Vacancy Compression Stalls in the Second Quarter
The national vacancy rate remained unchanged at 4.1% during the second quarter, a potentially worrisome result for those who fret about the near-term future of the apartment sector. However, this is not unexpected, and a moderation in the brisk pace of improvement in fundamentals has been built into our forecasts for some time.
Supply growth quickened in the second quarter, with over 34,000 units coming online versus approximately 27,000 in the first quarter. Again, this is not unexpected. Net absorption, however, continued to outpace supply growth, clocking in at over 35,000 units.
While supply growth is expected to accelerate in the latter half of the year, there is little reason to expect demand for apartment rentals to weaken significantly. Job growth has been robust, with close to 230,000 jobs created per month, on average, through July. There are, however, admittedly several MSAs where job creation and household formation have not kept up with additions to inventory.
Rent Growth Comparable to Last Year
Asking and effective rents grew by 0.8 and 0.9 percent, respectively, in the second quarter, faster than the prior period but quite in line with seasonal strength during the Spring and Summer months. On a year over year basis, asking rents grew by 3.2 percent, and effective rents grew by 3.4 percent.
Rent growth for the first half of 2014 is roughly comparable to the first half of 2013, suggesting that the ability of landlords to raise rents may have reached some equilibrium rate that is slower than its strongest rate, recorded in 2012. Asking and effective rent growth have also been approximately equal, or within 10 basis points of each other, since the latter half of 2012, implying that landlords may have little runway left by way of concession reductions to boost effective rent growth. The recovery has been so broad, and has progressed for so long (four years at this point), that we appear to be approaching a new point in the business cycle.
Not a Downturn
We must be careful when we discuss topics like “new points in the business cycle” for the apartment sector. If the robust recovery that apartment investors, lenders and owners have enjoyed since early 2010 is over, the next few years appear to herald nothing approaching a “downturn” or “contraction,” but more of a state where fundamentals revert to historical averages and long-term potential.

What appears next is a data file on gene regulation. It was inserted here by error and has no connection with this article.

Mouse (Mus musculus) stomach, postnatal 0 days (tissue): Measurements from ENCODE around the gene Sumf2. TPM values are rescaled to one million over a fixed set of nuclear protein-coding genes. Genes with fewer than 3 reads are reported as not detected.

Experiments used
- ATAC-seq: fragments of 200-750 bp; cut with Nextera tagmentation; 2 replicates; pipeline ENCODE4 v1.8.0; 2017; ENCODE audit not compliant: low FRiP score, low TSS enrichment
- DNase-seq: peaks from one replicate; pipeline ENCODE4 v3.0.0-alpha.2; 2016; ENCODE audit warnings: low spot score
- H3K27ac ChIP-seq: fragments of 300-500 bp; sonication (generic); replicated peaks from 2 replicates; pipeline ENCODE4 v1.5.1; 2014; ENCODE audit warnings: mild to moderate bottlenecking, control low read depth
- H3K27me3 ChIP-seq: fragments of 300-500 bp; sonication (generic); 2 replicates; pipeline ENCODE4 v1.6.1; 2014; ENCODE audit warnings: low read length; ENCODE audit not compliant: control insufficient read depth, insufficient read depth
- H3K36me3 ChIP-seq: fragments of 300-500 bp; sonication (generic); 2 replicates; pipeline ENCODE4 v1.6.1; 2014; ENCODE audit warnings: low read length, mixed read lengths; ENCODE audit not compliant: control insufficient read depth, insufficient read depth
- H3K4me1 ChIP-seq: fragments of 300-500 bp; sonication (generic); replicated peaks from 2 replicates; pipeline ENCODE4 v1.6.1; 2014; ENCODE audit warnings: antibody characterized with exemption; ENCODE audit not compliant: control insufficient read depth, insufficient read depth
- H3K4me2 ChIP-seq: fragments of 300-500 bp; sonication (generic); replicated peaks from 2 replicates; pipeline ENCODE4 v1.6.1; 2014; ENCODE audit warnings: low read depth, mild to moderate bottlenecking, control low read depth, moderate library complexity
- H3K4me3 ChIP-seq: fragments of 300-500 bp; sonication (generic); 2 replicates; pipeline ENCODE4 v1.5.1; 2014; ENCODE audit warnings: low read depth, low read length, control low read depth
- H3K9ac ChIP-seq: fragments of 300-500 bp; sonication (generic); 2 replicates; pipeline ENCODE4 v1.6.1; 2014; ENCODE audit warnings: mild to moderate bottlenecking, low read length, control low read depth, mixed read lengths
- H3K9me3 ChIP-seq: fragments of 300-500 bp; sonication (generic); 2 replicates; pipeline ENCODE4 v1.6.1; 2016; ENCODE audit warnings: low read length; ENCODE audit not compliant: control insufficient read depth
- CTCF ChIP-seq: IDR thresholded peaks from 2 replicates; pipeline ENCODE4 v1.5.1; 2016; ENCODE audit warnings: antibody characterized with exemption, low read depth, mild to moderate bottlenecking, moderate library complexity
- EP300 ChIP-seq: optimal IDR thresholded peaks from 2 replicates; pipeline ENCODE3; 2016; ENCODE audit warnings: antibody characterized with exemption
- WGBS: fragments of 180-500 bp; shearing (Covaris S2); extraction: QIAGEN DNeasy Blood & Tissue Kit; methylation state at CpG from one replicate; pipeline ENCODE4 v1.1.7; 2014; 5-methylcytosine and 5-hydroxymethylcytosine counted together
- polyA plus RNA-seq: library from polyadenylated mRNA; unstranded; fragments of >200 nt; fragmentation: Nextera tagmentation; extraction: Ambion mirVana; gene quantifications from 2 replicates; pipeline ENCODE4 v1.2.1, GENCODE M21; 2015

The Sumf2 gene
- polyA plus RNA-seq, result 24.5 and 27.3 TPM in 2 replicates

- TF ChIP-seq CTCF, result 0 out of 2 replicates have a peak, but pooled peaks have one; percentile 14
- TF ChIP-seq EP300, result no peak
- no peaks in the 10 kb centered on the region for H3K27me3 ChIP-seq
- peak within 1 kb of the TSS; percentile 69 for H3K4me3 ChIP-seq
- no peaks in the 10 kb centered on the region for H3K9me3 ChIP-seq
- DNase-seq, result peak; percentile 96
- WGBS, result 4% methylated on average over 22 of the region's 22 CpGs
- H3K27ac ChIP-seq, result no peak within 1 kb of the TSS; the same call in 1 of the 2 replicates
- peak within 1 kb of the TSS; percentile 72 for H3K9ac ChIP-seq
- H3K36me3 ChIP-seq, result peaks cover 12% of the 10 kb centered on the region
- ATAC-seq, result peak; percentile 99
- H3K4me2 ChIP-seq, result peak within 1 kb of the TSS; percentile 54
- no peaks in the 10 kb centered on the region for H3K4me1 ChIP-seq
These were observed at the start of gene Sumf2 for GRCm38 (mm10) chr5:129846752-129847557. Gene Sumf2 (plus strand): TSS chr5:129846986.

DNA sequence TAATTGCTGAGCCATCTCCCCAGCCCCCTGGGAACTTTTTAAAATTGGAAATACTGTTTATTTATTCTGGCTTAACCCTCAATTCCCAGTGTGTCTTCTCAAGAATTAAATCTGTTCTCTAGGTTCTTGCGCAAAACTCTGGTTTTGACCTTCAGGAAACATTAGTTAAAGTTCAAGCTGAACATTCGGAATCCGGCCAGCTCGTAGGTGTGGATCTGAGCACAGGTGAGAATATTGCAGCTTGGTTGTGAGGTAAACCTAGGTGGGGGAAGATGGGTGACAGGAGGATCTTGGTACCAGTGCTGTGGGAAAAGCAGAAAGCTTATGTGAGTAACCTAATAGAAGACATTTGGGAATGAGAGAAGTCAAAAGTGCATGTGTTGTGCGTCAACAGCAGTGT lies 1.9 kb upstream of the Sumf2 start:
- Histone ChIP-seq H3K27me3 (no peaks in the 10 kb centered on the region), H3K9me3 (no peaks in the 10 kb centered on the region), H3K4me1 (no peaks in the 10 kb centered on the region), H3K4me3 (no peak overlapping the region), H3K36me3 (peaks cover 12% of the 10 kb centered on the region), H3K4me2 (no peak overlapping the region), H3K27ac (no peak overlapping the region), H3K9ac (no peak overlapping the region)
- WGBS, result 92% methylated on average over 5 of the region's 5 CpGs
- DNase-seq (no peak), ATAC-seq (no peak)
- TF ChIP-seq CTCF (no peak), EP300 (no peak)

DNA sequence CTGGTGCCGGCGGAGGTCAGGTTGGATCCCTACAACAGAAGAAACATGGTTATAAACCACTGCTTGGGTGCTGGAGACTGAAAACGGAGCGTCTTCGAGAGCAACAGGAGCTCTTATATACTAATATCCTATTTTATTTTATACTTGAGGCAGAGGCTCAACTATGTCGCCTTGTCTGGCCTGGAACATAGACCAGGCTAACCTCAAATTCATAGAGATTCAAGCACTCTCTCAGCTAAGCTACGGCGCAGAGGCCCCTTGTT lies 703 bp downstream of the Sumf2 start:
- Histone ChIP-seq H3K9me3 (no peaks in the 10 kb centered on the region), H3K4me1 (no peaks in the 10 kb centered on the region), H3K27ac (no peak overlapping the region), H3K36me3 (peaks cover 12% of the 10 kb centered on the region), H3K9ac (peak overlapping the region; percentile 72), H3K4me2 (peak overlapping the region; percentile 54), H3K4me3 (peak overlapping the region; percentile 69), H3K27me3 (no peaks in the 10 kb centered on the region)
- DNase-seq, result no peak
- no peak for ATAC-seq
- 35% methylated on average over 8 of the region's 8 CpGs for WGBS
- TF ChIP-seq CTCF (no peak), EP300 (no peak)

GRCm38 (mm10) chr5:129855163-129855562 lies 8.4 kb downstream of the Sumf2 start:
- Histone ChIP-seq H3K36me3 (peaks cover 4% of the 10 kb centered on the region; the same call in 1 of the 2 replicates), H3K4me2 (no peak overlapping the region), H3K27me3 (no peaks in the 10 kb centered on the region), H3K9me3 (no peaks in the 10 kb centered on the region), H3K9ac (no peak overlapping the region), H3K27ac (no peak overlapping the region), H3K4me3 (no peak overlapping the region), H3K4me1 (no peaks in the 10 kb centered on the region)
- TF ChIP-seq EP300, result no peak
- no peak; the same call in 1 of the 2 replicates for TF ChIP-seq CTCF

The long-term national vacancy rate stands at 5.4%, and Reis forecasts suggest a gradual rise in vacancies over the next five years. Rent growth will stabilize as well at or around 3%. This means some markets will have occupancies deteriorating—from 97% to 94%, for example. Hardly cause for worry, but a reality to be planned for nonetheless, especially if future projections were built on much rosier assumptions.
Several of the markets normally near the top of the rankings, such as the California markets, were further down the list, some of which registered no vacancy decline this quarter. This indicates that although the recovery in the apartment market was already widespread, markets that had been lagging during the recovery are now starting to gain ground while markets that led the recovery are losing a bit of steam, especially as construction in those markets ramps up. With supply growth accelerating in many major markets, the tide is already turning a bit for vacancy. Although 17 markets now register a vacancy rate lower than 3.0%, a post-recession high, there were only 45 markets that registered a vacancy decline. That is down significantly from what we have observed in recent quarters. While it could be an isolated event, the supply pipeline intimates that we should see fewer markets registering vacancy compression going forward.